James III of Majorca

James III (also "Jaume" or "Jaime"; 1315 – 25 August 1349), called the Rash or the Unfortunate, son of Ferdinand of Majorca and Isabelle de Sabran, heiress of Principality of Achaea, was the King of Majorca from 1324 to 1344. He was the last independent king of Majorca of the House of Barcelona.

James was born at Catania. At the death of his mother in 1315, he was proclaimed Prince of Achaia under the guardianship of his father, who brought the unruly principality under control, but was killed in 1316. From 1331 the feudal lords of Achaia began to recognise the rights of James, and in 1333 the recognition was total, though the heirs of Philip I of Taranto continued to press their claim.

Upon the death of his uncle Sancho in 1324, James took over Majorca, being the grandson of James II. In order to establish friendly relations with the Crown of Aragon, he married Constança, daughter of Alfonso IV of Aragon. Though the kings of Majorca traditionally swore an oath of fealty to the kings of Aragon, James claimed that no king could have lordship over any other king. He patronised the University of Montpellier, which lay within his continental domains, and the legal scholars of that institution defended his rights as king.

On 9 May 1337 James promulgated the "Leges palatinae", an elaborate code for his court and the first of its kind.Malcolm Vale (2004), "The Princely Court: Medieval Courts and Culture in North-West Europe, 1270–1380", (Oxford: Oxford University Press, ISBN 0 199 26993 9), 202–3.] For it he commissioned a fine illuminated manuscript in an Italian style, which he himself preserved when he lost his throne. He brought it to the Papal curia, then sold it to Philip VI of France. It was to have an important influence on Aragonese and possibly even Burgundian court functions. In 1342 James refused to render the oath of fealty to his cousin Peter IV of Aragon. He was supported, however, by the doctors of the University of Montpellier and by an Aragonese troubadour, Thomàs Périz de Fozes, who wrote a poem in his defence. In a short war (1343–44) he was driven out of Majorca by Peter, who reannexed the Balearic Islands to the Crown. He died at the Battle of Llucmajor on 25 August 1349 while trying to retake the island.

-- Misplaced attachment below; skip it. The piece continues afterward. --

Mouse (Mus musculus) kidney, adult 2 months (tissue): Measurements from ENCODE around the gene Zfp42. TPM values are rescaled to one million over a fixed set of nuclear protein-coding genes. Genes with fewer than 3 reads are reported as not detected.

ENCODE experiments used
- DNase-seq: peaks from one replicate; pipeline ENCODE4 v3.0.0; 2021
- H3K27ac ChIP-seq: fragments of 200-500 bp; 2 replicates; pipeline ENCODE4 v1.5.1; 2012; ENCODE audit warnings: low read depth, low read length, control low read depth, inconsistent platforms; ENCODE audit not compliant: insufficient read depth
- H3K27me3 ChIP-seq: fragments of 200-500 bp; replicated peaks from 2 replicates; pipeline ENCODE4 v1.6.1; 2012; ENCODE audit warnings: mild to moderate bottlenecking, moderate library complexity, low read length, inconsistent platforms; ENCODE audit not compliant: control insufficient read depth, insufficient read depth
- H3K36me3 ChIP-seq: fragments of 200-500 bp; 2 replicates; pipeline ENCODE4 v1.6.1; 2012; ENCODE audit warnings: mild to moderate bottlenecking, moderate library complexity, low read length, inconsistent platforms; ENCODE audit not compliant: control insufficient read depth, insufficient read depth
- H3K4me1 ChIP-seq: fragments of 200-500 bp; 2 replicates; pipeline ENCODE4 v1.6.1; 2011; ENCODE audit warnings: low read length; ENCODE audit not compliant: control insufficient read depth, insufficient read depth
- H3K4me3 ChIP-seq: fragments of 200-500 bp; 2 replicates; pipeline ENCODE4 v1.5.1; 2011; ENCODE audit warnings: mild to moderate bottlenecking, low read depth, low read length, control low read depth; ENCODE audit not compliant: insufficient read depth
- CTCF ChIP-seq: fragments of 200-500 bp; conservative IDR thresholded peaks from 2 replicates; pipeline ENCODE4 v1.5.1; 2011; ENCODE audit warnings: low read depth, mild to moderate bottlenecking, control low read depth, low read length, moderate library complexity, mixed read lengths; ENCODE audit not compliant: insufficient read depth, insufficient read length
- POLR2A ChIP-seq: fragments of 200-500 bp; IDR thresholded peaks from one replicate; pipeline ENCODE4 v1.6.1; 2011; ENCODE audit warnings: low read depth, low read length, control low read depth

His heir was his son, James IV, who ruled in Achaia and was a claimant to Majorca. James IV died childless and James III's daughter, Isabel, inherited the family's claims.


*David Abulafia (1994), "A Mediterranean Emporium: The Catalan Kingdom of Majorca" (Cambridge: Cambridge University Press, ISBN 0 521 89405 0.
*Thomas N. Bisson (2000), "The Medieval Crown of Aragon: A Short History" (Oxford: Clarendon Press).
*G. Kerscher, [http://www.uni-trier.de/uploads/media/Leges_Palatinae_EN.pdf The first European ceremonial manuscript—Leges Palatinae—and its relevance for the Mediterranean area,] University of Trier.
*Marta Vanlandingham (2002), "Transforming the State: King, Court and Political Culture in the Realms of Aragon (1213–1387)," (BRILL, ISBN 9 004 12743 7.


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